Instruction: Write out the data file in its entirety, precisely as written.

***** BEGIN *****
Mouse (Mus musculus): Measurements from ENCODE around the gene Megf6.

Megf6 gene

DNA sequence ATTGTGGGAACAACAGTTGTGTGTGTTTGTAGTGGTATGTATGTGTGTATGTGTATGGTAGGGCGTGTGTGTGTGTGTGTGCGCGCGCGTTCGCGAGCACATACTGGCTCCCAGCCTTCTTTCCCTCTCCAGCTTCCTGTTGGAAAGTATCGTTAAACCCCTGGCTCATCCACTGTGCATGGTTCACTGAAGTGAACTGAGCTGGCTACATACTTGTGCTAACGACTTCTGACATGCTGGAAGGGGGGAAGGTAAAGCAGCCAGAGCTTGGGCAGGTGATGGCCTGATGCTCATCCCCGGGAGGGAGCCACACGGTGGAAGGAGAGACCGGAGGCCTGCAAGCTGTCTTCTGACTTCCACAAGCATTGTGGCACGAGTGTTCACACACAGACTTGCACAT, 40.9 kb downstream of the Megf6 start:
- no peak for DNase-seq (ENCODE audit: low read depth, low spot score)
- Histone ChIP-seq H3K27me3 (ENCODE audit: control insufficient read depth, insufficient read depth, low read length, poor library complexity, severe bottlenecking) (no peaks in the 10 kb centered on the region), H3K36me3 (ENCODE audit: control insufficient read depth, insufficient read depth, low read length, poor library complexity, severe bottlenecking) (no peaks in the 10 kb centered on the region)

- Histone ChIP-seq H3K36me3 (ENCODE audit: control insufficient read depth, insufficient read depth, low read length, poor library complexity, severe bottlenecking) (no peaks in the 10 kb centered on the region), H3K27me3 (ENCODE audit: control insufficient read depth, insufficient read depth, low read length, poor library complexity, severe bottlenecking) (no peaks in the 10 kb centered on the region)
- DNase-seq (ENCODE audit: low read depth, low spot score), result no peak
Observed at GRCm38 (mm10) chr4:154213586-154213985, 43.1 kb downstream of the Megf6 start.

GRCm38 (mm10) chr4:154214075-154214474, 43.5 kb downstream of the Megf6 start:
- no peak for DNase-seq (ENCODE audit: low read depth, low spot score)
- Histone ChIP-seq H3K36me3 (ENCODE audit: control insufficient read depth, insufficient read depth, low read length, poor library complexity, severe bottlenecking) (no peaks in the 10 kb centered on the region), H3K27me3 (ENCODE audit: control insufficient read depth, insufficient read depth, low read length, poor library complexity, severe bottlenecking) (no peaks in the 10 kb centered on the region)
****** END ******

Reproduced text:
Mouse (Mus musculus): Measurements from ENCODE around the gene Megf6.

Megf6 gene

DNA sequence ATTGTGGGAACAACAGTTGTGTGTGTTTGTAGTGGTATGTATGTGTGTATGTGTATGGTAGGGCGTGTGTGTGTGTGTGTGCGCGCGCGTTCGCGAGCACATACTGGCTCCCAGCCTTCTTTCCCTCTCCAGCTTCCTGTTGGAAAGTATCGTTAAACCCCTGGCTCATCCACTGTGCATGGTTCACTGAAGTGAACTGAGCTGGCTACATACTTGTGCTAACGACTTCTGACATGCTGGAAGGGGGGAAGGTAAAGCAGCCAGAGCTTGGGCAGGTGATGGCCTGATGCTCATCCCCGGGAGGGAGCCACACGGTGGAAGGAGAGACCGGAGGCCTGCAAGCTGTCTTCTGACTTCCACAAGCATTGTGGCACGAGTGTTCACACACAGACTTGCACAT, 40.9 kb downstream of the Megf6 start:
- no peak for DNase-seq (ENCODE audit: low read depth, low spot score)
- Histone ChIP-seq H3K27me3 (ENCODE audit: control insufficient read depth, insufficient read depth, low read length, poor library complexity, severe bottlenecking) (no peaks in the 10 kb centered on the region), H3K36me3 (ENCODE audit: control insufficient read depth, insufficient read depth, low read length, poor library complexity, severe bottlenecking) (no peaks in the 10 kb centered on the region)

- Histone ChIP-seq H3K36me3 (ENCODE audit: control insufficient read depth, insufficient read depth, low read length, poor library complexity, severe bottlenecking) (no peaks in the 10 kb centered on the region), H3K27me3 (ENCODE audit: control insufficient read depth, insufficient read depth, low read length, poor library complexity, severe bottlenecking) (no peaks in the 10 kb centered on the region)
- DNase-seq (ENCODE audit: low read depth, low spot score), result no peak
Observed at GRCm38 (mm10) chr4:154213586-154213985, 43.1 kb downstream of the Megf6 start.

GRCm38 (mm10) chr4:154214075-154214474, 43.5 kb downstream of the Megf6 start:
- no peak for DNase-seq (ENCODE audit: low read depth, low spot score)
- Histone ChIP-seq H3K36me3 (ENCODE audit: control insufficient read depth, insufficient read depth, low read length, poor library complexity, severe bottlenecking) (no peaks in the 10 kb centered on the region), H3K27me3 (ENCODE audit: control insufficient read depth, insufficient read depth, low read length, poor library complexity, severe bottlenecking) (no peaks in the 10 kb centered on the region)